A proposed New Jersey bill would give animals legal representation in court on abuse cases. Assemblywoman Annette Quijano is behind the bill aimed at having law students and attorneys who could volunteer to represent the pets pro bono.
The legal volunteer would be present to make the animals case when abusers face a judge. In an interview with PIX11 News, chief animal control officer of Paterson John DeCando stated
“Dogs need representation. They need people to come forward on their behalf. They can’t speak. It would be nice to have someone pro bono come forward and represent an animal that can’t speak for themselves.”
Quijano’s bill is being modeled after Desmonds Law, named for a Connecticut dog who was killed by his owner who didn’t receive any jail time for animal cruelty. Desmond’s owner only received a 4-month rehabilitation program.
DeCando says he’s never lost a fight in prosecuting animal abuse cases. In the decades he’s fought for animal justice he’s seen many animal abusers who get off with a slap on the wrist and he’s determined to change that.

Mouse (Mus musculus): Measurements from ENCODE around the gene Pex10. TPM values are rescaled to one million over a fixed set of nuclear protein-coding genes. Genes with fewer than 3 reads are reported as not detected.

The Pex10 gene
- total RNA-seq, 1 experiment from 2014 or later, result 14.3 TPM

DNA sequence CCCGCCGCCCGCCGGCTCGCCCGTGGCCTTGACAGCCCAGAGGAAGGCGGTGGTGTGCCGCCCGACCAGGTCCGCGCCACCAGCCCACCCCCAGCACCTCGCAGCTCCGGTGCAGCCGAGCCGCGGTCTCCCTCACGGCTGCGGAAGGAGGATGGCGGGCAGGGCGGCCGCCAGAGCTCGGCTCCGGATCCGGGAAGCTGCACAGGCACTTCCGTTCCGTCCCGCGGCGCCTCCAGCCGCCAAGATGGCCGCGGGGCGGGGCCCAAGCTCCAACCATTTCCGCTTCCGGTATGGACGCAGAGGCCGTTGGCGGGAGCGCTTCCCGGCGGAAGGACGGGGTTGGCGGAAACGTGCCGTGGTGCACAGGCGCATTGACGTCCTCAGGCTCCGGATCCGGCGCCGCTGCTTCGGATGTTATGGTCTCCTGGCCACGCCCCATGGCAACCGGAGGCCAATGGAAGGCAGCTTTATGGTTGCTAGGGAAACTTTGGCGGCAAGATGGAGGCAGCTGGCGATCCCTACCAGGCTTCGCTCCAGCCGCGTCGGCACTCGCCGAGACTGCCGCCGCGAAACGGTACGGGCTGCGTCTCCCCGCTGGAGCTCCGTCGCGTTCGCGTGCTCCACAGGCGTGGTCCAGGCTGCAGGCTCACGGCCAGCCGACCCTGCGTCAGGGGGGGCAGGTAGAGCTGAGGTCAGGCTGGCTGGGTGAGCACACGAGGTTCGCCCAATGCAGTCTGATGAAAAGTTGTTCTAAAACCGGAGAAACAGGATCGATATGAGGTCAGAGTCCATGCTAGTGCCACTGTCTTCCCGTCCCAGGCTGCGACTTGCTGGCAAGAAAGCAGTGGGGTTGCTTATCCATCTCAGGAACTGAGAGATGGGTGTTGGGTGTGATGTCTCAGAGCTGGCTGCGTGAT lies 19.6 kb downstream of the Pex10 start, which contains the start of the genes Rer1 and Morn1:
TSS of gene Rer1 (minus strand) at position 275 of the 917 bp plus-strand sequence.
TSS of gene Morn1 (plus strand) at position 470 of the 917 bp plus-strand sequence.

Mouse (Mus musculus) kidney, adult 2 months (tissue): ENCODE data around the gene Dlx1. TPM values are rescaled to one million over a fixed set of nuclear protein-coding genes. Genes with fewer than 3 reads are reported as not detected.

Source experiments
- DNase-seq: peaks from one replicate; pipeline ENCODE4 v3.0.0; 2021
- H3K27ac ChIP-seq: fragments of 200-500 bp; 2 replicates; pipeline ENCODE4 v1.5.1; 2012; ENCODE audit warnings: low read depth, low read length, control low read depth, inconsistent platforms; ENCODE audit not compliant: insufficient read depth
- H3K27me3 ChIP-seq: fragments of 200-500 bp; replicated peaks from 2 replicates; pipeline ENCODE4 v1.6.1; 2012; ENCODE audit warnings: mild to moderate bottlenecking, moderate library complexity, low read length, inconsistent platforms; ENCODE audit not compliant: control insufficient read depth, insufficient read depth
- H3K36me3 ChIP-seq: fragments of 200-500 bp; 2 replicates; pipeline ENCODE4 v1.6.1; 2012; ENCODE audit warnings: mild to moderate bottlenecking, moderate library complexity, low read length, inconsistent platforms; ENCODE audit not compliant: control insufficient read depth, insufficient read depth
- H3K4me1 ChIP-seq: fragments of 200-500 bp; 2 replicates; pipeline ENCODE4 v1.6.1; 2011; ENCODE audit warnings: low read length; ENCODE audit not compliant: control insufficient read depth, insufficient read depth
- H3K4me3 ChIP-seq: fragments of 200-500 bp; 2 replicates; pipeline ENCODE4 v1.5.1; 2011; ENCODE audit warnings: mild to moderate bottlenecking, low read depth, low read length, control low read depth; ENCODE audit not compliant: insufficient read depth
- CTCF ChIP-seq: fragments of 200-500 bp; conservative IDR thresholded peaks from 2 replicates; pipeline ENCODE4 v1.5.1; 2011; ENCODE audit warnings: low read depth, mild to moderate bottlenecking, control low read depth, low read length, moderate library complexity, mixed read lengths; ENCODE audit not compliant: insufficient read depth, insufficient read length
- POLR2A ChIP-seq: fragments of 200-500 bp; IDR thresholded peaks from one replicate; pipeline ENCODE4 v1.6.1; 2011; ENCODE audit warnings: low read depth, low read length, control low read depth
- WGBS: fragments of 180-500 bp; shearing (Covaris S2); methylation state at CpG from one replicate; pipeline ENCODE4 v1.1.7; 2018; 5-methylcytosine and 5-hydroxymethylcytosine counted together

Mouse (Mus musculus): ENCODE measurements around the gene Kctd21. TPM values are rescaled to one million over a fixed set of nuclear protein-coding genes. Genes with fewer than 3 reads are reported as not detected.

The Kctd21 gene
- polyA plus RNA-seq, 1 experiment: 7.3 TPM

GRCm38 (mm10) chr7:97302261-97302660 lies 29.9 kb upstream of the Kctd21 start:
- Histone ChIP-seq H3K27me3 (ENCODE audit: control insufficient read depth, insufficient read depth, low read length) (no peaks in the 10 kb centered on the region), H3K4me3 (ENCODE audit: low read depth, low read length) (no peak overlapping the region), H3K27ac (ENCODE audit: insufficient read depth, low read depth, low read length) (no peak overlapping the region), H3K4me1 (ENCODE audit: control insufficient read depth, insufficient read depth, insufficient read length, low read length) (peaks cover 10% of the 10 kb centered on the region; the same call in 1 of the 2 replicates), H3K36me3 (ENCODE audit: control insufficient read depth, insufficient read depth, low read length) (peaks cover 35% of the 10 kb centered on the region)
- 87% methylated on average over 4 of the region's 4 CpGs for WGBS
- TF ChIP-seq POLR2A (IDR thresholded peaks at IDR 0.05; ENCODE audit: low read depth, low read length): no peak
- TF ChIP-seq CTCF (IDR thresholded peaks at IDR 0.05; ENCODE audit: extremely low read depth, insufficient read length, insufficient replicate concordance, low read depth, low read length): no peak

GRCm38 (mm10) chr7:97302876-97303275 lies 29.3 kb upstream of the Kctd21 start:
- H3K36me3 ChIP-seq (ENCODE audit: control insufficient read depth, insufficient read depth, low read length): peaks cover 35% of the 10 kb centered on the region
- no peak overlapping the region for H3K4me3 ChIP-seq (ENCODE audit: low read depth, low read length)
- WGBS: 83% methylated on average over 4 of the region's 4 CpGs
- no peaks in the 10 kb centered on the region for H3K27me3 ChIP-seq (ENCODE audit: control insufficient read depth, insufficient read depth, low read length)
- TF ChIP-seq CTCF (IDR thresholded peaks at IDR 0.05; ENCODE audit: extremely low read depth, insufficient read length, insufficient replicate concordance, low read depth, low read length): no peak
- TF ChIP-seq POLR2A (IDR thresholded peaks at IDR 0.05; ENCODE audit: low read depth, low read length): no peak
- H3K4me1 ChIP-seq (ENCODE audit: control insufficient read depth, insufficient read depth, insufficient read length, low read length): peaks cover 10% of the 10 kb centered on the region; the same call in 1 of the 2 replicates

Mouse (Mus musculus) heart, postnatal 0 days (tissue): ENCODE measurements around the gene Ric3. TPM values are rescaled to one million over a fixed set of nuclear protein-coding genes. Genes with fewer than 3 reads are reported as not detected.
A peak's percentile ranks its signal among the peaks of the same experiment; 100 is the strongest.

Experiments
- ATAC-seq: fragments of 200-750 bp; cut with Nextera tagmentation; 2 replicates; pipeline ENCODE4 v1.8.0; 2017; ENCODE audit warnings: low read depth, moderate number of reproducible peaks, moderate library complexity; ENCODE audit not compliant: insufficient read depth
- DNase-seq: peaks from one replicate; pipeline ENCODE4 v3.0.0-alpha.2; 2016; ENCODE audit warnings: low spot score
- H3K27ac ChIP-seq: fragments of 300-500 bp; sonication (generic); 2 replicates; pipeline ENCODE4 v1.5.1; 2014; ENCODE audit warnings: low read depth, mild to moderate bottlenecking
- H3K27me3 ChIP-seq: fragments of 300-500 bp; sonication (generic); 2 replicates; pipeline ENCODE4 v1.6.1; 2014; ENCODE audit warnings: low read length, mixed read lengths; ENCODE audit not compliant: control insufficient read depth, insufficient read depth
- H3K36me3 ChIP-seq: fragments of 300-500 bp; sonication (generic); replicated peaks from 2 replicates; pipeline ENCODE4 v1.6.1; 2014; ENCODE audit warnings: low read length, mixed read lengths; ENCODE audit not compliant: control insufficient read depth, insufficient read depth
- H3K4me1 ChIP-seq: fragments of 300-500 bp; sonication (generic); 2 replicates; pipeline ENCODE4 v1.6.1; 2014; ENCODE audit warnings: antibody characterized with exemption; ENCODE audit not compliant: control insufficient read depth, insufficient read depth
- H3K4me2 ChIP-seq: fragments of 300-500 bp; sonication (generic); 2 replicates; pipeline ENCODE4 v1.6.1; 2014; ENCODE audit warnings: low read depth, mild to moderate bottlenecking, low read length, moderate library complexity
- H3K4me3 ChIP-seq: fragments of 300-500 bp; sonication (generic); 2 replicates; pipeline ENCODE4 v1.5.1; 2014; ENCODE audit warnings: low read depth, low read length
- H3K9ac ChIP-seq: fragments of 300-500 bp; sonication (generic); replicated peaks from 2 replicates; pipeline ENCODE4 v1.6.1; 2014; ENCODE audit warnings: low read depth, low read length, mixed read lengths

A similar bill (A25) has been proposed by New York Assemblywoman Linda Rosenthal and will be re-introduced on January 9. Rosenthal stated
“From divorce to abuse cases, animals are involved in all manner of court proceedings. These advocates will help to decrease the likelihood that animals end up in cruel situations, and I look forward to working to see it become law.”
It would be good for animals for similar bills to be made into law in all 50 states. Animal cruelty should be taken seriously as a precursor to an abuser eventually harming people (especially someone the abuser claims to love).
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